When I Stop. Breathe. Get Present. it gives me amoment to ask myself, “What do I want in this moment right now?” Do I want this argument to be my hill to die on, or do I want to use this moment to create clarity, opportunity for closeness, understanding, connection? What am I willing to give up to create that?

To create it I must be willing to give up my position and need to ‘be right’. Often, that moment to Stop. Breathe. Get Present. happens mid-argument when realization hits that the argument isn’t about the broken dish or the lost keys or the fact someone didn’t call when they said they would or didn’t complete a task as promised. In that moment when I realize we’re not fighting about ‘the issue’, we’re arguing about our positions, I know that one of us must Stop. Breathe. Get Present.

It doesn’t matter which one of us, but one of us must do it. Why not me?

It isn’t always easy. The stopping, breathing, getting present. Sometimes, I’d rather just be right.

But being right doesn’t create connection or intimacy. It just adds distance, resentment and hurt to my relationships.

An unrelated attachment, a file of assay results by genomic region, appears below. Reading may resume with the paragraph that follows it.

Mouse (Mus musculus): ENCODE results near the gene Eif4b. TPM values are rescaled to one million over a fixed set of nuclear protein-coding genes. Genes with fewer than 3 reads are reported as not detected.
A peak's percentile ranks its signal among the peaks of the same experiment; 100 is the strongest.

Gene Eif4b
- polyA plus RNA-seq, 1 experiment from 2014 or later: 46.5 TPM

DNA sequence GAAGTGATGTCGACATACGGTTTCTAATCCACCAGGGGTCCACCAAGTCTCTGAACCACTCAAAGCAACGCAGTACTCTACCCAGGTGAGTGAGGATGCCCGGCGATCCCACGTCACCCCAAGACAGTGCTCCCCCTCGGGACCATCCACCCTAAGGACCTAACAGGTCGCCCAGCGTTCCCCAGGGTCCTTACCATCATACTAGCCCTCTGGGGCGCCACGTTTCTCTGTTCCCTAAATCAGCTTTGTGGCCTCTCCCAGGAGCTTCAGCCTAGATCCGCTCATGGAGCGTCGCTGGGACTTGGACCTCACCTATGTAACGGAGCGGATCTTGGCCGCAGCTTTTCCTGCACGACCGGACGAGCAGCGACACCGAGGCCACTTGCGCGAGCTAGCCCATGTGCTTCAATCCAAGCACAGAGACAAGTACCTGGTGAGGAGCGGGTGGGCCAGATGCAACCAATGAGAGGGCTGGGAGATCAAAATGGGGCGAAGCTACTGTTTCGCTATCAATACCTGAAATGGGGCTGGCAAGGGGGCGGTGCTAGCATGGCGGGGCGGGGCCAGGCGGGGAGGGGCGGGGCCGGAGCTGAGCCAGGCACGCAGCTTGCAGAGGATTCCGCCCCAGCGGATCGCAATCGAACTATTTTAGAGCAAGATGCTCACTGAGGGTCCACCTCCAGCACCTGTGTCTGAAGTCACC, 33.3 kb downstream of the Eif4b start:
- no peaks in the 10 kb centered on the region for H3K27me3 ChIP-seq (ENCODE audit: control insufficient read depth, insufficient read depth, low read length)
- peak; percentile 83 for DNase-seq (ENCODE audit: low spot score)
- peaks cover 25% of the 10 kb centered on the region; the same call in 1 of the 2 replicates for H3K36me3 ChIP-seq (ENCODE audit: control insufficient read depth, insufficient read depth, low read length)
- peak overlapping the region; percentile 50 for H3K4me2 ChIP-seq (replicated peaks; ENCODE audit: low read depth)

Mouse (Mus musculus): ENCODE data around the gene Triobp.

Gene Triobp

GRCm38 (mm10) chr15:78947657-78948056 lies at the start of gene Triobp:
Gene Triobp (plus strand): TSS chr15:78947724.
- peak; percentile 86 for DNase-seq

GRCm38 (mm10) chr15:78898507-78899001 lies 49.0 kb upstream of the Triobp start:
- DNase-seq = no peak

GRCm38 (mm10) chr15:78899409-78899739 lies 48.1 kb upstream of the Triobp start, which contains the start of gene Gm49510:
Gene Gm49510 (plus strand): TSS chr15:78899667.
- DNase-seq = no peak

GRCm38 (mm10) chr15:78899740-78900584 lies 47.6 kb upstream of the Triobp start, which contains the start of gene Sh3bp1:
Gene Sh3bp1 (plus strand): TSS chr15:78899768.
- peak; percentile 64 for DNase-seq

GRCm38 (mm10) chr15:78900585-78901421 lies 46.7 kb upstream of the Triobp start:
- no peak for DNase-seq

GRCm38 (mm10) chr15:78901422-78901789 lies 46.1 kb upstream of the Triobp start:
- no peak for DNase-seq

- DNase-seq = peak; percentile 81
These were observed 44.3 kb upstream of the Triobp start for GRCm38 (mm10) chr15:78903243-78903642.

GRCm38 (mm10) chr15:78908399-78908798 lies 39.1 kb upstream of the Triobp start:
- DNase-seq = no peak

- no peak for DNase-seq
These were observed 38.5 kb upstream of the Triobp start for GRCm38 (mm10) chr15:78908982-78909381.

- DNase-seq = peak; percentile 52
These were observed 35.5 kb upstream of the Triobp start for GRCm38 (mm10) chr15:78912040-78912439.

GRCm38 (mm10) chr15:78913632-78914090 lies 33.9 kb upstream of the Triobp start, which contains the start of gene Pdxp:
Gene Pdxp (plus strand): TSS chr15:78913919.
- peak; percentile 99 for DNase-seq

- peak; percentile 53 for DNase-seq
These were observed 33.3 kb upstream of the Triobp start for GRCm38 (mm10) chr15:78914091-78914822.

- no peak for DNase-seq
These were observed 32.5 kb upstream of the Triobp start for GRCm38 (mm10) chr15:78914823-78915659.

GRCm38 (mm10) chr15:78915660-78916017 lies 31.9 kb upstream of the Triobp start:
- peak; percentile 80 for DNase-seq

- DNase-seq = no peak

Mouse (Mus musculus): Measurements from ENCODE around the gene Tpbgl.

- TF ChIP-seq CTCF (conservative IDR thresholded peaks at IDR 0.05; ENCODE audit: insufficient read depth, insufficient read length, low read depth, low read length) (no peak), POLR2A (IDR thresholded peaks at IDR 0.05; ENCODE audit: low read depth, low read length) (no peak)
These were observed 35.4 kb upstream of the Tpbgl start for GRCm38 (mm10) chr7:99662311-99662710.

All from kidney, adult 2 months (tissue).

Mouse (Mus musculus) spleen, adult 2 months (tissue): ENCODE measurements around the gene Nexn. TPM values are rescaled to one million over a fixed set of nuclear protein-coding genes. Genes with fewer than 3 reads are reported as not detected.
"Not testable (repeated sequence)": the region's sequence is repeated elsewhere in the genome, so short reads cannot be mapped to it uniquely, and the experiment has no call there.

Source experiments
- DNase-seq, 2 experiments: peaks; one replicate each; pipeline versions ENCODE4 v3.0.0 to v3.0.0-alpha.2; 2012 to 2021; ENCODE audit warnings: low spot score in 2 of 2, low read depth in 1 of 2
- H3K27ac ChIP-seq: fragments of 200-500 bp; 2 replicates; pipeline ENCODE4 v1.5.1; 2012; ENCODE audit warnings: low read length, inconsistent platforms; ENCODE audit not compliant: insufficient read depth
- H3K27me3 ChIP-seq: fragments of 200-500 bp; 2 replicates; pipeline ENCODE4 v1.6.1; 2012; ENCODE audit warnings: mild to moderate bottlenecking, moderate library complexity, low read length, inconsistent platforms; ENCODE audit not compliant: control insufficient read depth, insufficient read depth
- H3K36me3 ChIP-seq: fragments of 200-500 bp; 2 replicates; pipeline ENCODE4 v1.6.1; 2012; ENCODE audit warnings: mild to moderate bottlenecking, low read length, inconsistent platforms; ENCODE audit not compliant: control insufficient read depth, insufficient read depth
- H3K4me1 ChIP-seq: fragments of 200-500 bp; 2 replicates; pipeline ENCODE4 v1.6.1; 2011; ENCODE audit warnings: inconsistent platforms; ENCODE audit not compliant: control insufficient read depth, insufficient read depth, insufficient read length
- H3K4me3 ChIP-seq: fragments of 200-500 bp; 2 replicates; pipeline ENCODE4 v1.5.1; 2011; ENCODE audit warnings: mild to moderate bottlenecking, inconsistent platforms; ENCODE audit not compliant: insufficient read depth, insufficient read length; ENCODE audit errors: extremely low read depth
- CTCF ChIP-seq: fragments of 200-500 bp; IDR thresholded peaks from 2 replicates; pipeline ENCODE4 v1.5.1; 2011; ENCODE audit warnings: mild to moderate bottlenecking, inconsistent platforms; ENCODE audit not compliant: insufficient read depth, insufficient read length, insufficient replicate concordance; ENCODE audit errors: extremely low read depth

I want all my relationships to be fulfilling. For me and the other. Whether an interaction with a sales clerk whom I deem has made a mistake, or my beloved, I want my part of the conversation to come from a place of respect, compassion and empathy.

I don’t always achieve it, but when I do, I feel better. Stronger. More grounded and content with my path in the world and my way of being on it.

And to do that, I must listen with an open mind and heart so that it is not ‘my way or the highway’ but rather, our way together for mutual benefit where regardless of the discussion, I am not acting from a place where ‘disagreement equals rejection’, but from a place where I know, I don’t need to be right to be happy. I just need to listen with an open heart and mind, stay true to my values and create opportunity for both of us to find value in our relationship because I am honouring all my relations.


What’s in your bank account? (Action 4 – How to build well-being and balance)


Think of your ‘self’ as a bank and your life as an ‘economy of self‘. Everyday you deposit goodies (love, joy, laughter, smiles, happy thoughts,), you eat good food, consume or create good ideas, take positive actions, make healthy lifestyle choices, and a myriad of good decisions into your bank account. Your investment in your economy of self pays off with a positive bank balance that can weather any storm, any crisis you encounter, including every day withdrawals that deplete your resources of energy, time and money.